I always buy from my local tire dealer / shop. Tires are commodities, every tire shop in town will have pretty much the same prices on common tires, or will happily match if they don't. By using the local shop, I also get free tire rotations for life, and I help support the local economy. When I needed low profile tires for my 97 Mazda that have not been speced on a new car this century, my local shop was much higher than Tire Rack, so I had Tire Rack drop ship to the local place.
posted by COD at 7:54 AM on November 21, 2011

I've used TireRack to do research, and the purchased them at wherever it is cheapest.

Just as a tip, make sure you manually check the lug nuts AFTER you have the tires installed. One of my colleagues had tires installed where the lug nuts became loose a few days after driving. Comic hijinx almost ensued.
posted by StrictlyVague at 8:54 AM on November 21, 2011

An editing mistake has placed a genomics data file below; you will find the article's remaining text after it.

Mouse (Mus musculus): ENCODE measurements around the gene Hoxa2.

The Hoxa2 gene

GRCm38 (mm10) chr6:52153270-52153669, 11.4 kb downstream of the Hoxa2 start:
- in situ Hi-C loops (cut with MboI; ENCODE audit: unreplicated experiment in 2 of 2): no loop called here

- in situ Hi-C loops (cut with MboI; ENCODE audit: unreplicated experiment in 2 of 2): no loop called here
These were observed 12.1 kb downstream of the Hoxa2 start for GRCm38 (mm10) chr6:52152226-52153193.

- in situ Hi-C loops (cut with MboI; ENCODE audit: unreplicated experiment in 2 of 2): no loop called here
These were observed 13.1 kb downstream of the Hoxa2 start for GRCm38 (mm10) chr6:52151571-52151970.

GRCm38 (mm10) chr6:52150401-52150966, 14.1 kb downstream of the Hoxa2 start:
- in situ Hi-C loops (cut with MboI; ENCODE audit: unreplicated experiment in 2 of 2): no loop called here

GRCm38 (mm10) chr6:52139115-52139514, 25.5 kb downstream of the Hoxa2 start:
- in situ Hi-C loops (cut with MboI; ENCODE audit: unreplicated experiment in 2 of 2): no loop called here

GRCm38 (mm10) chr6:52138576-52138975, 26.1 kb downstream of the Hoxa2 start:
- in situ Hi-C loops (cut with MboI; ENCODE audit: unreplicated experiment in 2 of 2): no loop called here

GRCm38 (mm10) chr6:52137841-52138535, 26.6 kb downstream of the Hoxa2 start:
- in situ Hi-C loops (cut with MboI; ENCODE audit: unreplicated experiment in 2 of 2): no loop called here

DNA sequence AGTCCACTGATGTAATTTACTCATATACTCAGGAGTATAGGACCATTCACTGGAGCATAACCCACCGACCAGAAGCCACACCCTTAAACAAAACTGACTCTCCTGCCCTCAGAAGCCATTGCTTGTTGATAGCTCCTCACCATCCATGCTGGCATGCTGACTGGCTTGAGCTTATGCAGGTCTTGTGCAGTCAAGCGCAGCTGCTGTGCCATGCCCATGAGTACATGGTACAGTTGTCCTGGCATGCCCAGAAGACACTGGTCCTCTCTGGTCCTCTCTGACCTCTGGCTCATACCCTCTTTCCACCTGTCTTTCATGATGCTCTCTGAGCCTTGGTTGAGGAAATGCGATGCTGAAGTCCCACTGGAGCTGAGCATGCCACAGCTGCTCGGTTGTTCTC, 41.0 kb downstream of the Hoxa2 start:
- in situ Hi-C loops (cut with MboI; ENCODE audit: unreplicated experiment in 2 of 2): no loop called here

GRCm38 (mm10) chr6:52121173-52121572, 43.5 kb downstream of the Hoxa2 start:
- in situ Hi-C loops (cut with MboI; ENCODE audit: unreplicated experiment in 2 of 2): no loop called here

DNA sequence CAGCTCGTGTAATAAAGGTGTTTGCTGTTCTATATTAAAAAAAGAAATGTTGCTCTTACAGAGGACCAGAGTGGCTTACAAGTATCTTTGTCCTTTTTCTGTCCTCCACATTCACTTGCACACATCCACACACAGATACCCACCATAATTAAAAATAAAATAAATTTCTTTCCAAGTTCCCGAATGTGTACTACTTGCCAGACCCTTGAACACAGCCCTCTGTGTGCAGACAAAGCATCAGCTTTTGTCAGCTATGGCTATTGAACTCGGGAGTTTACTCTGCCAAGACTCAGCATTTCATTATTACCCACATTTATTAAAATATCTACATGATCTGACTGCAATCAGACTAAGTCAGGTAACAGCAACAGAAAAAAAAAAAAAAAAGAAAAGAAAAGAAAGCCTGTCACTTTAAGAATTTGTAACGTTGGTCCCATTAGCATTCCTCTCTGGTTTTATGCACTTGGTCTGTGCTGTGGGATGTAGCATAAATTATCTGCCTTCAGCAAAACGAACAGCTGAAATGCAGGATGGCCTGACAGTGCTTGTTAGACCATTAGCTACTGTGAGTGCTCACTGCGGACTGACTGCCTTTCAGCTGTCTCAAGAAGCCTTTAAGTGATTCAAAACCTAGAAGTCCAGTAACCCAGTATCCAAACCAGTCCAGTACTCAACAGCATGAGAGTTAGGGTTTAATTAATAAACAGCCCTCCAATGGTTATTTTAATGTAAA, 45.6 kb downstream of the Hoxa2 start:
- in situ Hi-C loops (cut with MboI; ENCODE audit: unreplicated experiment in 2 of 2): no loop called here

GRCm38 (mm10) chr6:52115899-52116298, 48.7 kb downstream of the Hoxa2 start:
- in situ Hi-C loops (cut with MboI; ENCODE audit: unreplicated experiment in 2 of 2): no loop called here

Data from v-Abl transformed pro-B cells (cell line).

I buy tires from a local shop that's been around for a long while, but it's mostly for the service - they're usually within a few dollars of TireRack, etc, and don't quote anything except installed prices. It really depends where you are though. I've bought through Sam's (long ago), had a good experience, have bought from a dealer when I lived in a different part of the country (decent experience, but it was an odder-size tire that wasn't as easy to come by at that time). Most reputable places will offer you several options, and ask you what kid of driving you do. If someone is trying hard to just sell you one particular tire, you might want to check around for other possibilities...